Kevin Hunt - The Electronic Jungle
The Electronic Jungle
10:16 AM EDT, June 24, 2013
Don't get stuck 60 feet underwater on your next Caribbean dive with a smartphone in your back pocket, expecting to retrieve it for the parrot-fish money shot.
It'll only lead to disappointment.
Underwater, or rugged terrain, calls for a camera like Nikon's Coolpix AW110, an otherwise basic 16-megapixel camera with 5x optical zoom lens that's heavily fortified for outdoor use. It's waterproof to 59 feet, shockproof to 61/2.5 feet and withstands temperatures to 14 degrees.
Because I didn't want to abuse the AW110 — it was, after all, on loan from Nikon — I only submerged the camera and took pictures from depths of 6 inches (in a sink), dropped the camera from 6 feet (onto a rug) and placed it next to a frozen cold pack (in a lunch container). And, yes, it survived all three tests.
The AW110 updates its predecessor, the AW100, with added ruggedness, a higher-resolution (614,000-dot) three-inch OLED screen and Wi-Fi. Like so many electronic devices, the AW110 is difficult to use without a manual. Nikon, like many electronics manufacturers, doesn't supply one, either, only a quick-start guide. The 252-page downloadable monster is available on disc or online.
Only with the manual's aid could I figure out, for example, how to use the Wi-Fi feature to either transfer photos and videos to a mobile device or use the Wireless Mobile Utility app as a remote viewfinder. The secret: Wi-Fi mode, accessible through the on-screen menu, is available only when the user has installed a memory card. (It won't work with the camera's meager 21-megabyte built-in memory.) The remote viewfinder wasn't too helpful, limited to snapping a picture and adjusting the zoom.
On the ski slopes or underwater, the AW110's tap control allows button-free navigation through menu options like image settings or 1080p video recording. Activation requires a tap of a button, however, on the camera's left side panel, as does selecting a particular option.
The AW110 wouldn’t be an extreme-conditions camera, either, without GPS, electronic compass and altimeter. It’s still a mostly plastic, $349 camera, but who among us can withstand a beating like the AW110?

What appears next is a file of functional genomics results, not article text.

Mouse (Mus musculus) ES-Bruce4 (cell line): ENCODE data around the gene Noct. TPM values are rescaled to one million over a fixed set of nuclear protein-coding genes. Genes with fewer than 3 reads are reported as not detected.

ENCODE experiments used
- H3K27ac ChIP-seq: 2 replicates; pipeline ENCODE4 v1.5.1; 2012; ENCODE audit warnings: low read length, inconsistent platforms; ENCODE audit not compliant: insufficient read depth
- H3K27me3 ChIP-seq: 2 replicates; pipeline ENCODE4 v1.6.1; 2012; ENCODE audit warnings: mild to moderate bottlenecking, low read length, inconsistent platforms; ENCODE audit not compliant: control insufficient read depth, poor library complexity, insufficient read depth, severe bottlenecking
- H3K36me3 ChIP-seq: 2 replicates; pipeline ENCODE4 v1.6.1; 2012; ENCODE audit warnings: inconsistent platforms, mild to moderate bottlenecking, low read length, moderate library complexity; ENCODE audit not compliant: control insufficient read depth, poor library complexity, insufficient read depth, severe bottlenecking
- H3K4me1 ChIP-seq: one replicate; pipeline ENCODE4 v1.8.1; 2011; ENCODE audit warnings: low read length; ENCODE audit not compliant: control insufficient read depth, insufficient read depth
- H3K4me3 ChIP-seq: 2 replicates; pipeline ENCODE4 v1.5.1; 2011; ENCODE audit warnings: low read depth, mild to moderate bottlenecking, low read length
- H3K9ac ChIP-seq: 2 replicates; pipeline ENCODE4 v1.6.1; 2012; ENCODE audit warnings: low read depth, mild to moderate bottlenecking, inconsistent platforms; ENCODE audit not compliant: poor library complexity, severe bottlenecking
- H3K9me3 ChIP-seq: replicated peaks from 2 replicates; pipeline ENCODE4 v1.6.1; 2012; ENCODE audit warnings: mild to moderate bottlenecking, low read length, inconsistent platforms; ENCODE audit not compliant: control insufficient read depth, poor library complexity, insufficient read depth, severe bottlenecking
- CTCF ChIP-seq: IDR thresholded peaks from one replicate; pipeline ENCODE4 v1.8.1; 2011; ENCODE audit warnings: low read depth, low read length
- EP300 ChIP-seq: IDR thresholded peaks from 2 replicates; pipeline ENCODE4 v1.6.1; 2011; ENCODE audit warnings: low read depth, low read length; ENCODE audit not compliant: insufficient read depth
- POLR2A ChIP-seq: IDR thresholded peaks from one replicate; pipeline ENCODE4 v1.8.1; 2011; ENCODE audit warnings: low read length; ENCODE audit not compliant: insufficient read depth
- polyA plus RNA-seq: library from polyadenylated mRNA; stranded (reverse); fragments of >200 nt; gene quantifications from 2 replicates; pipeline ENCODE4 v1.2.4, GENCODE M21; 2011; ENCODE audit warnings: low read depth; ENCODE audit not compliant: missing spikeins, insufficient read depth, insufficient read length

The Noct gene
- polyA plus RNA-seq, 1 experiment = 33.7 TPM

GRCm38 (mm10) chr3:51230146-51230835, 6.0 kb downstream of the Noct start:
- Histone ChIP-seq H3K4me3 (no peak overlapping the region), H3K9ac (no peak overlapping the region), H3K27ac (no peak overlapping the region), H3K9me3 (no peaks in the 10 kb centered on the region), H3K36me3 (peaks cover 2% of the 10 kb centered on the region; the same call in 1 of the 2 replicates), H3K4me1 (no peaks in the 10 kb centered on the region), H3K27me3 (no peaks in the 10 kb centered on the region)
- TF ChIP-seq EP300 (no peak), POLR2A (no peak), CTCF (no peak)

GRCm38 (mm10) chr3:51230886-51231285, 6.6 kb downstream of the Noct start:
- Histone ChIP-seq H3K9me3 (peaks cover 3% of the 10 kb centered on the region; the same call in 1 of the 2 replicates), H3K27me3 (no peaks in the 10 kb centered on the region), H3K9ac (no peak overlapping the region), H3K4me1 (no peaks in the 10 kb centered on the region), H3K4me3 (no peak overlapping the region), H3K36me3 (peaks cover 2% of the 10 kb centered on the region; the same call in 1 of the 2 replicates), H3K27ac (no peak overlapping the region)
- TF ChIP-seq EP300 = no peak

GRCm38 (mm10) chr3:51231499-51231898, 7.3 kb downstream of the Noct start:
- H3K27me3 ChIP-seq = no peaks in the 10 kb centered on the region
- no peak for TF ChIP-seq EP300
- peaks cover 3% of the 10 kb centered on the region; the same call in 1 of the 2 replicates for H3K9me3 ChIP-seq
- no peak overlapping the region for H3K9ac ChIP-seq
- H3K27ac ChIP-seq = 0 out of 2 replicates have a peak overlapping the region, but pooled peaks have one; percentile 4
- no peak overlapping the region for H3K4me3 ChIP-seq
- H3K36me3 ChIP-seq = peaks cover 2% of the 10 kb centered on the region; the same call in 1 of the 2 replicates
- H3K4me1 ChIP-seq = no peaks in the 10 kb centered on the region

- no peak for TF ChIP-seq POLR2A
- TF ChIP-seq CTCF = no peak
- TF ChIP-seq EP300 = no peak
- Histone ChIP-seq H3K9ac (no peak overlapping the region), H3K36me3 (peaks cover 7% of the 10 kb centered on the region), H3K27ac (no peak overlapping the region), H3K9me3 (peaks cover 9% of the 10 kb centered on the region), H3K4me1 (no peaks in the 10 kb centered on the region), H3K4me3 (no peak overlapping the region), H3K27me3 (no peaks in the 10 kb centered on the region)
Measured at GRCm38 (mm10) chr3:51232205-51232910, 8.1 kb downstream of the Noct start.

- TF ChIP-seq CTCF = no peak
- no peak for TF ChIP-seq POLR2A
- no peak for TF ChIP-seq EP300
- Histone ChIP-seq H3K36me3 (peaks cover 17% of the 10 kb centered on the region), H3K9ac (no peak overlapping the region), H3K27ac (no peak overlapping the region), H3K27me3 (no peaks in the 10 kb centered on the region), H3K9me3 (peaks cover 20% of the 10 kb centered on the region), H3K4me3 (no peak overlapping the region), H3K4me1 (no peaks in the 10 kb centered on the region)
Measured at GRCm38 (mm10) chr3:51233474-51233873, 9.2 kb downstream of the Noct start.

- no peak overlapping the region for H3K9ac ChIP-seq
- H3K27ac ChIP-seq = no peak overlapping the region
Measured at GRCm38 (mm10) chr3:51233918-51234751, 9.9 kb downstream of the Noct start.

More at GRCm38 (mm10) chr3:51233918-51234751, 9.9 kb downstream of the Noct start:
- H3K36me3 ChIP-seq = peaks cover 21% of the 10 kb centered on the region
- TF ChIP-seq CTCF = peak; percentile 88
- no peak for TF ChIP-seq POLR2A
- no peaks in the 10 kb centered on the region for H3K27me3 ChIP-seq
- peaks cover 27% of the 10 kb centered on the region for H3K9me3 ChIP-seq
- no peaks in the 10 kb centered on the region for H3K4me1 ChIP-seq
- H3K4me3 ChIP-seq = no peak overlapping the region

Justin Power Case
The faux-leather case is almost a throw-in when you buy a Justin Power Case from Innovative Technology, a $70 charger-protector for iPad generations 2 and later. It's the battery that counts. The Justin Case's 11,600mAh cell provides 2.1 amps, enough power for two full charges of the original iPad and the second-generation iPad, says the company. The third- and fourth-generation iPad, which use 2.4-amp electrical chargers, take longer: Expect no more than one full charge.
The Justin Case is a slow worker. In my tests to see how a fully charged case would perform, it took two hours to charge an iPhone 4S and even longer to charge (to 93 percent) a second-generation iPad before dying. It was even slower when replenishing its own charge: figure about 14 hours. A long-decommissioned electric toothbrush is the only device I've seen with slower recharging.
The battery packed in the front part of the case, which folds onto the iPad screen, has a micro-USB and a USB port, so it can charge more than an iPad. Innovative Technology says it will charge iPhones, Samsung smartphones, BlackBerry devices and Kindles seven times each.
A push button on the case's inside flap activates the charger, with four LEDs indicating the power levels. The Justin Case has a kickstand for displaying the iPad horizontally, and a flap secures the closed case. The iPad looks oddly asymmetrical when tucked into the case, with most of the bezel on the screen's left side obscured.
Perhaps because the Justin Case can be used with so many devices, Innovative Technology requires user-supplied cables for charging. That's OK for basic charging, but using the iPad during charging left me wishing for a much shorter USB-to-30-pin-connector cable like the one shown on the Justin Case packaging.
I've seen only one price/power competitor for the Justin Case, the New Trent NT1400 iZen Folio Case (newtrent.com) with a removable 14,000mAh lithium-ion battery in a real leather case. It lists for $80 but is available at Amazon.com for $70.
Either case will protect your iPad and maybe even extend your time on the beach this summer.
Copyright © 2013, The Hartford Courant